TVA is also studying the possibility of expanding the power output at the Raccoon Mountain pumped storage facility rather than building a new plant in Jackson County. TVA officials say detailed planning for the project is expected to take about three years and a specific location for the facility hasn't been determined.

"If we move forward, we would want to have one of the pumped storage facility options completed in the 2030s time frame," TVA spokesman Scott Brooks said in a telephone interview. "This is the first step in the process."

  photo  Staff photo / Senior operator Ray Blankenship turns on a generator from the control room of TVA's Raccoon Mountain pumped storage facility on Aug. 10, 2018. TVA is considering expanding the hydroelectric facility or building similar pumped storage facilities along the Tennessee River in Jackson County, Alabama.


Just to the south, Alabama Power Co. is also considering building a pumped storage facility in Northeast Alabama in Etowah County.

The Federal Energy Regulatory Commission issued a preliminary permit last year to Alabama Power Co. to study the 1,600-megawatt Chandler Mountain Pumped Storage Project. The facility would be located on Little Canoe, Gulf and Jake creeks near Steele in Etowah and St. Clair counties.

Four years ago, a private developer of pumped storage plants -- Renewable Energy Aggregators in Doylestown, Pennsylvania -- proposed building a 80-megawatt pumped storage facility on Sand Mountain near where Tennessee, Georgia and Alabama intersect. But that project never moved forward.

The National Hydroelectric Association reported pumped storage hydropower provides the vast majority of the nation's energy storage, with over 22,000 megawatts of installed capacity.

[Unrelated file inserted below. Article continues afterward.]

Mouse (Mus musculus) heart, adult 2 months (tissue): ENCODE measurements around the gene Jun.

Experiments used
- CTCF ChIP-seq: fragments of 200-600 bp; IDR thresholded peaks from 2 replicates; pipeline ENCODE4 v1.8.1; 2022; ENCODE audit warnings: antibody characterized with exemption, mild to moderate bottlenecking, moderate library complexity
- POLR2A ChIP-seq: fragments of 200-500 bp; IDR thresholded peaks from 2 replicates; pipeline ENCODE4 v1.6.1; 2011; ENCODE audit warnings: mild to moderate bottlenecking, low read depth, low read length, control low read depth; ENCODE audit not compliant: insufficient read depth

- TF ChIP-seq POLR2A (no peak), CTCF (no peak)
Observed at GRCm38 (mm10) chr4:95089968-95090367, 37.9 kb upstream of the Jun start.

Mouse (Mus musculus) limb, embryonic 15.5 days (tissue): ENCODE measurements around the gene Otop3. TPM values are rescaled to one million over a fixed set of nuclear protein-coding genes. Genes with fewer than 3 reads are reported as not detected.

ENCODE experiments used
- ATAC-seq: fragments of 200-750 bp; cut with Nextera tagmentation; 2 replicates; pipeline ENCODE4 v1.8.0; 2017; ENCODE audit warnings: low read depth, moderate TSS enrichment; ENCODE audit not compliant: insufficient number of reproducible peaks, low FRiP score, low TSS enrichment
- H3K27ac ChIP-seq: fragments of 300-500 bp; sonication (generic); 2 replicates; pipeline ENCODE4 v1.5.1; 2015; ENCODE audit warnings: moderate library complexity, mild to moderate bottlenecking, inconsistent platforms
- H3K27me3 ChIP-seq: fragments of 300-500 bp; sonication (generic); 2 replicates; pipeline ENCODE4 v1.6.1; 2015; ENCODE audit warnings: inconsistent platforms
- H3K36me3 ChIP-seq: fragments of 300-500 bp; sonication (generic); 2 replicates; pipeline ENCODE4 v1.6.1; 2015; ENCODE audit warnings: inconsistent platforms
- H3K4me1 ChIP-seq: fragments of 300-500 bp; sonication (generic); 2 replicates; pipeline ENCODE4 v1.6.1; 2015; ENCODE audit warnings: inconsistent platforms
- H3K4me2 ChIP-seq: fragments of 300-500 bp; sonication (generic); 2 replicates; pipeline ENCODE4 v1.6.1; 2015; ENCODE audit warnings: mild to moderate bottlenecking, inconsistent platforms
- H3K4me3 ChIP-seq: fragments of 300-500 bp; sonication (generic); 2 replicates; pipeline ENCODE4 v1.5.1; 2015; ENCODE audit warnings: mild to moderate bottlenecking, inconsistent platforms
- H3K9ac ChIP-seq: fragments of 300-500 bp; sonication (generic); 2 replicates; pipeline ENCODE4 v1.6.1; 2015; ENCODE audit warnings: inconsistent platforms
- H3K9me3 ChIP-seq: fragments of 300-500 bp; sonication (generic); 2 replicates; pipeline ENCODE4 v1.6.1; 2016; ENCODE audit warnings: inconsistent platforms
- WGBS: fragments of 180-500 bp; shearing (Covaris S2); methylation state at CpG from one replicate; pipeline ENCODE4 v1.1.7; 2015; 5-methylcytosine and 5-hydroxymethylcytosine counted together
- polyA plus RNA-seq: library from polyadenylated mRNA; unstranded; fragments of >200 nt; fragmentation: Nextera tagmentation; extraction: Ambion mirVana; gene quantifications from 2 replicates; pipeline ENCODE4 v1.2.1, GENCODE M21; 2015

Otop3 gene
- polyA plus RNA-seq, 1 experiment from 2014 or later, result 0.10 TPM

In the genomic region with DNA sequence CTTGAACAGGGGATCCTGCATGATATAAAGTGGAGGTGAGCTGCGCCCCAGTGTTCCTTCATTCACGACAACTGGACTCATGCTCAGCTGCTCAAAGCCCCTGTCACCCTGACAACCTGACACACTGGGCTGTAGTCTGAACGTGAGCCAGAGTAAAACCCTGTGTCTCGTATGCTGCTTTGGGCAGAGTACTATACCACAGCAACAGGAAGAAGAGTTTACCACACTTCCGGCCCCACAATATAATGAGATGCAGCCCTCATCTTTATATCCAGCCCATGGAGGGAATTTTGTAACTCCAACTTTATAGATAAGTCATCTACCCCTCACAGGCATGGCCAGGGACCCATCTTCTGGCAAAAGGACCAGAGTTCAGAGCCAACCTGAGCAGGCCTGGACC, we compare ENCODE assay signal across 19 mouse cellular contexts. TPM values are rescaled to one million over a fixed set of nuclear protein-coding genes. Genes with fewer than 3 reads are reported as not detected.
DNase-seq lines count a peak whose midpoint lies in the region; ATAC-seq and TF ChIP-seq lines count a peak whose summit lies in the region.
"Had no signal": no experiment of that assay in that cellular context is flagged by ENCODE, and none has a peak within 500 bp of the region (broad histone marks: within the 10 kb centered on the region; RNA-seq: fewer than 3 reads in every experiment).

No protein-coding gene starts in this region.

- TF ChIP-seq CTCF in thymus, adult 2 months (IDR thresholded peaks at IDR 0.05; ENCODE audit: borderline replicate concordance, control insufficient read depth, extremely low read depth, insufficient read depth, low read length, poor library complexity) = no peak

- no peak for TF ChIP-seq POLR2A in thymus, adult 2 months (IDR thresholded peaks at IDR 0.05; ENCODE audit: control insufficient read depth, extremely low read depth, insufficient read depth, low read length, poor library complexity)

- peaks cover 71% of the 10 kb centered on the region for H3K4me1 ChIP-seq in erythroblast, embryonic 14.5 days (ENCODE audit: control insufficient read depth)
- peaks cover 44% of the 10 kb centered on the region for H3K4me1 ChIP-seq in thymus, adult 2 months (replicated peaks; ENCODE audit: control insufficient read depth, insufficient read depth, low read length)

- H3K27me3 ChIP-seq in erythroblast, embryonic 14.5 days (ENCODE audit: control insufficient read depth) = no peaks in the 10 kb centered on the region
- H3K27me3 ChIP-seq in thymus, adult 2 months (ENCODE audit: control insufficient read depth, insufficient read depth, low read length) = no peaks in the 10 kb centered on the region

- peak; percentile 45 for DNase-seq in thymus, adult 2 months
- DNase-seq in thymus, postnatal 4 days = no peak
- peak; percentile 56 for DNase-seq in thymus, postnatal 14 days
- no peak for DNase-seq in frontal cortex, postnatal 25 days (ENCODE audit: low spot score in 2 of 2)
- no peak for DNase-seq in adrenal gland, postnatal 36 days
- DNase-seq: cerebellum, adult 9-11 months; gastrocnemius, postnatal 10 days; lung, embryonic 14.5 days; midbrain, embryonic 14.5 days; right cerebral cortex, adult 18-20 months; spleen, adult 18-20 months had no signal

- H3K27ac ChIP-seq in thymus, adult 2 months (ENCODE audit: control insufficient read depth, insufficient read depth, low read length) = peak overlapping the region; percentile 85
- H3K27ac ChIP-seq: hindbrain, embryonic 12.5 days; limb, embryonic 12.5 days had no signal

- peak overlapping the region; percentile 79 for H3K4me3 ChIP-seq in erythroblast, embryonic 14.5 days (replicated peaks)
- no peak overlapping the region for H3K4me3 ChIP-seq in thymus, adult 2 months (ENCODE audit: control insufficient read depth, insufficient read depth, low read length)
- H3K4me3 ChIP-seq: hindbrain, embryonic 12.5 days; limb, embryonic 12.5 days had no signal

"However, the industry is primed to do more with thousands of megawatts of proposed projects across the country, particularly in the West," the industry trade group said in a recent report.


Raccoon Mountain and the Jackson County sites being considered each offer a natural mountain next to a major water source and are relatively close to major transmission lines TVA has already erected in the area.

For the pumped storage hydro facility to be built, the site for the upper reservoir would need to be cleared on the selected mountain ridge. At the Raccoon Mountain pumped storage plant, part of the mountain also was hollowed out for water to be pumped up to the higher lake and for generators to produce electricity at the bottom of the mountain.

TVA's construction of Raccoon Mountain displaced some 10 million cubic yards of earth to build the reservoir, and 12,000 feet of subterranean tunnels were constructed. The plant's central hall is described by TVA as being "a space the size of a football field (carved) out of solid limestone."

The disruption needed for such a facility led to environmental opposition three decades ago when TVA considered another site in Sequatchie Valley for a pumped storage facility. Environmental leaders said energy storage is key to balancing variable renewable generation, but any new project needs to also consider the effect on natural areas that would be disturbed.

"We support storage because it gives the utility greater flexibility overall for operations and for working with renewable resources," Stephen Smith, director of the Southern Alliance for Clean Energy, said in a telephone interview Tuesday. "But it has to be done in an environmentally responsible way. You don't want to be damaging or flooding large natural areas which are under pressure already."

In its notice of intent about the project, TVA is soliciting public comments as it begins its environmental assessment of the alternative sites.

TVA will also hold a virtual public meeting at 6 p.m. June 22 and public comments will be accepted for the initial study of the three potential pumped storage facility sites through July 5. Comments can be submitted online or by emailing [email protected].

Contact Dave Flessner at [email protected] or 423-757-6340.